Xie's team was re-analyzing memory tests of 30 epilepsy patients undertaken by Kareem Zaghloul of NINDS.
"Our goal is to find and eliminate the source of these harmful and debilitating seizures," Zaghloul said. "The monitoring period also provides a rare opportunity to record the neural activity that controls other parts of our lives. With the help of these patient volunteers we have been able to uncover some of the blueprints behind our memories."
Specifically, the participants were shown word pairs, such as "hand" and "apple." To better understand how the brain might remember such pairings, after a brief interval, participants were supplied one of the two words and asked to recall the other. Of the 300 words used in the tests, five of them proved to be five times more likely to be recalled: pig, tank, doll, pond, and door.
The scientists were perplexed that these words were so much more memorable than words like "cat," "street," "stair," "couch," and "cloud."
Intrigued, the researchers looked at a second data source from a word test taken by 2,623 healthy individuals via Amazon's Mechanical Turk and found essentially the same thing.
"We saw that some things — in this case, words — may be inherently easier for our brains to recall than others," Zaghloul said. That the Mechanical Turk results were so similar may "provide the strongest evidence to date that what we discovered about how the brain controls memory in this set of patients may also be true for people outside of the study."
Why understanding memory matters
Image source: Orawan Pattarawimonchai/Shutterstock
"Our memories play a fundamental role in who we are and how our brains work," Xie said. "However, one of the biggest challenges of studying memory is that people often remember the same things in different ways, making it difficult for researchers to compare people's performances on memory tests." He added that the search for some kind of unified theory of memory has been going on for over a century.
If a comprehensive understanding of the way memory works can be developed, the researchers say that "we can predict what people should remember in advance and understand how our brains do this, then we might be able to develop better ways to evaluate someone's overall brain health."
Image source: joob_in/Shutterstock
Xie's interest in this was piqued during a conversation with Wilma Bainbridge of University of Chicago at a Christmas party a couple of years ago. Bainbridge was, at the time, wrapping up a study of 1,000 volunteers that suggested certain faces are universally more memorable than others.
Bainbridge recalls, "Our exciting finding is that there are some images of people or places that are inherently memorable for all people, even though we have each seen different things in our lives. And if image memorability is so powerful, this means we can know in advance what people are likely to remember or forget."
Image source: Anatomography/Wikimedia
At first, the scientists suspected that the memorable words and faces were simply recalled more frequently and were thus easier to recall. They envisioned them as being akin to "highly trafficked spots connected to smaller spots representing the less memorable words." They developed a modeling program based on word frequencies found in books, new articles, and Wikipedia pages. Unfortunately, the model was unable to predict or duplicate the results they saw in their clinical experiments.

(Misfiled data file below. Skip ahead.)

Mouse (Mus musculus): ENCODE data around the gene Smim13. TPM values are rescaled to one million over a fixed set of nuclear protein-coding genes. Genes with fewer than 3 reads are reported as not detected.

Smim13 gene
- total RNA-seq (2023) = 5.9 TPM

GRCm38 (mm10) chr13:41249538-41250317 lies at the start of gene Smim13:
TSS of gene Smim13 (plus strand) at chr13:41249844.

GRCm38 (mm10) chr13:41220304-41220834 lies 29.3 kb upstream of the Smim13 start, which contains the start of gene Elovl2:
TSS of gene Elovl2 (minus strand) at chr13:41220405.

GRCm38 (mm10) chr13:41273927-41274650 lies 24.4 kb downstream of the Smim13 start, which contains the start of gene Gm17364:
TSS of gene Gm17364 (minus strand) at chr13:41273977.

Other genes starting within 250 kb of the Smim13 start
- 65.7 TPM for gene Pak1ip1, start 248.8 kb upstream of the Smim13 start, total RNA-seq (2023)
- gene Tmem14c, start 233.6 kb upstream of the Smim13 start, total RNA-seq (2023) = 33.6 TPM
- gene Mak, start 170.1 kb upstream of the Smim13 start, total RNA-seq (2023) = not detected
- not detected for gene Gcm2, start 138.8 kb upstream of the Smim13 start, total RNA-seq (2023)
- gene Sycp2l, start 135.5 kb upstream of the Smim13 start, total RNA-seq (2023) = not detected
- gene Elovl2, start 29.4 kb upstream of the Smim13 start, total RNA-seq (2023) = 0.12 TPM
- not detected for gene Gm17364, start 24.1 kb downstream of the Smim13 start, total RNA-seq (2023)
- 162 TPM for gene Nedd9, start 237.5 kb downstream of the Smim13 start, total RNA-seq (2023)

Eventually, the researchers came to suspect that the memorability of certain words was linked to the frequency with which the brain used them as semantic links between other memories, making them often-visited hubs in individuals's memory networks, and therefore places the brain jumped to early and often when retrieving memories. This idea was supported by observed activity in participants' anterior temporal lobe, a language center.
In epilepsy patients, these words were so frequently recalled that subjects often shouted them out even when they were incorrect responses to word-pair inquiries.
Modern search engines no longer simply look for raw words when resolving an inquiry: They also look for semantic — contextual and meaning — connections so that the results they present may better anticipate what it is you're looking for. Xie suggests something similar may be happening in the brain: "You know when you type words into a search engine, and it shows you a list of highly relevant guesses? It feels like the search engine is reading your mind. Well, our results suggest that the brains of the subjects in this study did something similar when they tried to recall a paired word, and we think that this may happen when we remember many of our past experiences."
He also notes that it may one day be possible to leverage individuals' apparently wired-in knowledge of their language as a fixed point against which to assess the health of their memory and brain.
If machines develop consciousness, or if we manage to give it to them, the human-robot dynamic will forever be different.
- Does AI—and, more specifically, conscious AI—deserve moral rights? In this thought exploration, evolutionary biologist Richard Dawkins, ethics and tech professor Joanna Bryson, philosopher and cognitive scientist Susan Schneider, physicist Max Tegmark, philosopher Peter Singer, and bioethicist Glenn Cohen all weigh in on the question of AI rights.
- Given the grave tragedy of slavery throughout human history, philosophers and technologists must answer this question ahead of technological development to avoid humanity creating a slave class of conscious beings.
- One potential safeguard against that? Regulation. Once we define the context in which AI requires rights, the simplest solution may be to not build that thing.